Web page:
Why Acoustics Matter in Homes and Buildings – Architectural Acoustics

Constructing new buildings – be they homes, schools, office towers or industrial workplaces – has become an increasingly sophisticated exercise. We know more today than ever before about the importance of building structures that are energy-efficient, safe and comfortable for occupants. Creating these high-performance buildings begins at the planning stage with design professionals and technical experts who consider all the factors that go into making spaces perform as they are intended – whether optimizing productivity for office workers, quiet recovery areas for patients, good acoustics in learning environments for students, or any number of other examples to bring the acoustical properties of a space in line with its intended use.

One of the factors that often gets overlooked at the planning stage is acoustics, yet the acoustic environment of a building can have a significant impact on the occupants’ experiences. For example, research has established that sound can negatively affect health and recovery periods in hospitals. Design trends that are driving the creation of open workspaces for collaboration may also have the effect of decreasing privacy and productivity. Construction practices and products selected to meet sustainability goals may, at times, inadvertently sacrifice the ability of a space to deliver occupant comfort by decreasing unwanted noise.

Considering the acoustic needs of a building at the start of the planning process can help save time and money by reducing the need for renovations or retrofits once construction is completed. Within this acoustics article series, we focus on rethinking the role of acoustical design and engineering. Increasing awareness and understanding of acoustics among industry professionals, including architects and designers, building owners, as well as the general population, will only help drive this shift. Occupants of these high-performance buildings will continue to demand that sound be a key consideration in new construction.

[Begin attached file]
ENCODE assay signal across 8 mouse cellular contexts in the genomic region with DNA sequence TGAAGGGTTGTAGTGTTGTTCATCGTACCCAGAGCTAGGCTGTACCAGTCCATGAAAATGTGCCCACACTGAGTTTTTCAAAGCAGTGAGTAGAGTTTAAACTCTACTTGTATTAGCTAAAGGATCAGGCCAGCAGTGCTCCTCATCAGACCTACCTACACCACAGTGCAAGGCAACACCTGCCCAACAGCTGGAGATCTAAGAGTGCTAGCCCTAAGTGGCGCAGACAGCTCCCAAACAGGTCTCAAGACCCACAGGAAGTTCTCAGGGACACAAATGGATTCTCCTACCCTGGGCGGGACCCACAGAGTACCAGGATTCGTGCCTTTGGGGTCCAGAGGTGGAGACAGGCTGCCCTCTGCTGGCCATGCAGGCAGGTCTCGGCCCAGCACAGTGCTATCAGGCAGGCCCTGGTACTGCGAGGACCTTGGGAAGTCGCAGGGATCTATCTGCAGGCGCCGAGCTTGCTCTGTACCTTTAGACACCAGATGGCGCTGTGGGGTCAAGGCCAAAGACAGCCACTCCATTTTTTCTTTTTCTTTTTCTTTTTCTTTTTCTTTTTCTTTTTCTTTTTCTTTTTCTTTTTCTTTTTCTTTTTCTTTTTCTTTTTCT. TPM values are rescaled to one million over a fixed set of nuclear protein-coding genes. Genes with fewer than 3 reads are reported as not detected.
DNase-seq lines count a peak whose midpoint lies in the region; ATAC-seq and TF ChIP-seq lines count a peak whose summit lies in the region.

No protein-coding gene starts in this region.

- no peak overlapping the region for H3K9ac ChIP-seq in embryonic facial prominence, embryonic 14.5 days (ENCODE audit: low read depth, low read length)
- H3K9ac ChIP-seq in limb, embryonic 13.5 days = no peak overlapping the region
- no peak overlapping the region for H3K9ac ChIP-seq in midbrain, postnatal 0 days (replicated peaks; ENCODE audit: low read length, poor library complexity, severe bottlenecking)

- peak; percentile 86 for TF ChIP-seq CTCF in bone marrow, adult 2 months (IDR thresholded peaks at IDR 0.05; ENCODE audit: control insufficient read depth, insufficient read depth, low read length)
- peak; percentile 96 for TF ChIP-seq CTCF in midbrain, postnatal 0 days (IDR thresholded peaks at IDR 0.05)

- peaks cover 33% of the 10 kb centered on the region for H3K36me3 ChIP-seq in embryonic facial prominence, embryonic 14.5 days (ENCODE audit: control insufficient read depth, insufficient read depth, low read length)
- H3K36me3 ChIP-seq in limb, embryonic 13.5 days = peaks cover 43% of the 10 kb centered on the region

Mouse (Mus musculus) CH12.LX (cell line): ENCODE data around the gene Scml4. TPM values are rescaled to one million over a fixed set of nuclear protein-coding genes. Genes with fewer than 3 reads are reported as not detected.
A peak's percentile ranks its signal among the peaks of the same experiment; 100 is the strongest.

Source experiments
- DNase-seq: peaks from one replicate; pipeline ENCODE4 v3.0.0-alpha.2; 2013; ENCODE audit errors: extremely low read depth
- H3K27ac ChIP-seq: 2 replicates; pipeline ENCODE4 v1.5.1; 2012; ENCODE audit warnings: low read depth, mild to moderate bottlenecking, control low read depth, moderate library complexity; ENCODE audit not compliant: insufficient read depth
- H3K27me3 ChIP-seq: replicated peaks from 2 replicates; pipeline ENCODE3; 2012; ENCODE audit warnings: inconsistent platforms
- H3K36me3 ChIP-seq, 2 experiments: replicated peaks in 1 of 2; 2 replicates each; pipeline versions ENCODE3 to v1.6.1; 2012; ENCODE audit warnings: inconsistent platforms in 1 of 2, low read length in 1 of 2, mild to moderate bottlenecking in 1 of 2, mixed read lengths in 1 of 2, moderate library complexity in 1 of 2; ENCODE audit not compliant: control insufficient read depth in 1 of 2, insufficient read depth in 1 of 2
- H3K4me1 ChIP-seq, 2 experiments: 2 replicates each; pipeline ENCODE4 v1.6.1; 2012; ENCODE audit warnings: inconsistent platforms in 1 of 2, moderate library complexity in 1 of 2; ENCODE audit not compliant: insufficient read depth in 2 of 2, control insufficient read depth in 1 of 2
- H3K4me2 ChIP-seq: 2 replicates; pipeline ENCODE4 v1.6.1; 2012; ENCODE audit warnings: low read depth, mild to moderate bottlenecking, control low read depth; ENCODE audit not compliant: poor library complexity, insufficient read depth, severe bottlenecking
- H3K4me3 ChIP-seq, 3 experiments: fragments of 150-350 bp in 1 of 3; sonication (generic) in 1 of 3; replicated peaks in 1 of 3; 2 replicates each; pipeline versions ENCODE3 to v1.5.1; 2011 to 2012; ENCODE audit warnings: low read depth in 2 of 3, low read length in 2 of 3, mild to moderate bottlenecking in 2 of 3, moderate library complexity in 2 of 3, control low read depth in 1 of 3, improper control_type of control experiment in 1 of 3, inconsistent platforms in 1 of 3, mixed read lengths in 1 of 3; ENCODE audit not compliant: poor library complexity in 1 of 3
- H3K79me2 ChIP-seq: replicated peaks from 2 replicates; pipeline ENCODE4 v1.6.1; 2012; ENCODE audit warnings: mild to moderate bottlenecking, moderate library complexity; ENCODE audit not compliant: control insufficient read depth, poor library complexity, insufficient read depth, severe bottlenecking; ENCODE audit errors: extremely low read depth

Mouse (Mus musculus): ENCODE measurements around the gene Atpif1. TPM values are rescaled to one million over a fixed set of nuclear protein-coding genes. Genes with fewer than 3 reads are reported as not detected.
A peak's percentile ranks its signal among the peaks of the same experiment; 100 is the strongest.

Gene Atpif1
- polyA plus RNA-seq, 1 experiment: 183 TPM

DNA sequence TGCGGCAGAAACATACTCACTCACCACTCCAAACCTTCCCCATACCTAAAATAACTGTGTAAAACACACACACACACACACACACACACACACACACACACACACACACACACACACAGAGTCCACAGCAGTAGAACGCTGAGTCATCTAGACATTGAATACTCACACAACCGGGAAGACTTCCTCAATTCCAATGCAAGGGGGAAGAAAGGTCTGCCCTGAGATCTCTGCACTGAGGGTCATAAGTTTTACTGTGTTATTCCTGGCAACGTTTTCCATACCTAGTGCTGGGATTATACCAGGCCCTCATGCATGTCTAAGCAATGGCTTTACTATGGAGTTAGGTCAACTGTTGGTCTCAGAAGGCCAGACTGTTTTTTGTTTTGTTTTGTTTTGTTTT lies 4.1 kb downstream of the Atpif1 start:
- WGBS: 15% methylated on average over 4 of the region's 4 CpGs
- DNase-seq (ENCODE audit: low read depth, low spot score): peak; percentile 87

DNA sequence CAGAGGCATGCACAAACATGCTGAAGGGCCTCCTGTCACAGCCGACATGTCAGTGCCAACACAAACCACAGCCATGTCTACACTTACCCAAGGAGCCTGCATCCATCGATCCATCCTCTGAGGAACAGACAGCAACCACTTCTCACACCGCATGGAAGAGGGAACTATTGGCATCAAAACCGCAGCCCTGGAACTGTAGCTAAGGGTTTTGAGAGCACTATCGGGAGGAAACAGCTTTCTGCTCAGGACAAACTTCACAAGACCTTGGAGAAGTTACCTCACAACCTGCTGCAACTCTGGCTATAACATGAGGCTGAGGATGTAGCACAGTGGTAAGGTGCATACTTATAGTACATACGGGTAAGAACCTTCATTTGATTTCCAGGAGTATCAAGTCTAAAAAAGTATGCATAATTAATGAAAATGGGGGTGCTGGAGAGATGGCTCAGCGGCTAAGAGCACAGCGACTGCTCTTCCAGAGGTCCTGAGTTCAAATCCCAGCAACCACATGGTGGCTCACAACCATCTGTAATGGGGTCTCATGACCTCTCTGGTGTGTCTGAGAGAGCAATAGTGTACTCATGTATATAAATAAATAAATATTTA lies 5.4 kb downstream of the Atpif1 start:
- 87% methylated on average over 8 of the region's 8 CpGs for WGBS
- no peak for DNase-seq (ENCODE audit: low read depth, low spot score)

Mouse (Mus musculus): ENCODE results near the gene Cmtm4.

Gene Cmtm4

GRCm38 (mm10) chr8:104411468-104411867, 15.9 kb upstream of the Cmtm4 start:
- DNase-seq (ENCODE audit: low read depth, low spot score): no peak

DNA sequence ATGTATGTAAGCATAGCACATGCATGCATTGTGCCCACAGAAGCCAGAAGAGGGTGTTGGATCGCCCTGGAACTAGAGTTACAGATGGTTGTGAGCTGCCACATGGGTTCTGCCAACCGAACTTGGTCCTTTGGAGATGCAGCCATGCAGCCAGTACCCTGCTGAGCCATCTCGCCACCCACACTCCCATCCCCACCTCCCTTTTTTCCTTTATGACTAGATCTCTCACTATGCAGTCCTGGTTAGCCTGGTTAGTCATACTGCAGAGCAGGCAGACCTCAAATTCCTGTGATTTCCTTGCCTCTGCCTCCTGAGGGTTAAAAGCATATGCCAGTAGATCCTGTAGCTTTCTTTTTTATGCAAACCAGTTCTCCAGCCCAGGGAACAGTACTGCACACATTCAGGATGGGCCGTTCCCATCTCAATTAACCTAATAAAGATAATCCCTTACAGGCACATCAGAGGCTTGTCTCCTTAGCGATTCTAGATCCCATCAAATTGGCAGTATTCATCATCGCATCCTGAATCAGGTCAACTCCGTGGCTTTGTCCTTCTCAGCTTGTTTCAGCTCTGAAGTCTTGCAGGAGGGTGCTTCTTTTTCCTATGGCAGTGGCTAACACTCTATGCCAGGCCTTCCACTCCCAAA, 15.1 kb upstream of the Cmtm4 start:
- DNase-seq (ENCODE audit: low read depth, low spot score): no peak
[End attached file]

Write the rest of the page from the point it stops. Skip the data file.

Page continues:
Introduction to controlling noise pollution

Creating a built environment with good acoustics includes controlling noise pollution. Exterior sounds can infiltrate a building affecting the acoustic environment for its occupants. Building system noise and occupant noise can transmit through the building affecting functionality. The best way to control this noise pollution is with a “source-path-receiver” model – identifying strategies at each point of sound transmission that can reduce the impact of the sound.

This concept for architectural acoustics design may be simple to understand, but it is often difficult to apply. For example, road traffic noises outside of a building are out of the control of architects and other construction professionals. Likewise, noise pollution would not be a nuisance in an empty building where there is no “receiver” to hear the sound. The most effective approach for architects, then, in managing noise pollution in a building’s acoustic design is controlling the sound path.

Acoustica Projects provide effective components in your designs and assemblies which will contribute to controlling sound at the path, including:

 

Acoustica Projects Technical Services Support

Looking for help in planning an optimal acoustic environment?

Good acoustics design is based on a strong foundation of technical knowledge. Building design and construction professionals, as well as homeowners, can look to Acoustica Projects for the services and solutions to help meet the desired specifications and outcome of a project.

Our technical support team is ready to work with you in evaluating whether an assembly would satisfy the noise level reduction you are trying to achieve. We’ll also provide you with a recommendation on the right acoustic solutions for your specified requirements. Consider us a partner in your next project.

 

Get in touch with Acoustica Project. We can handle all your soundproofing needs.

Phone: 1300 722 825 or 02 9550 2900
Email: enquiries@acousticaprojects.com.au

 

Source : rockwool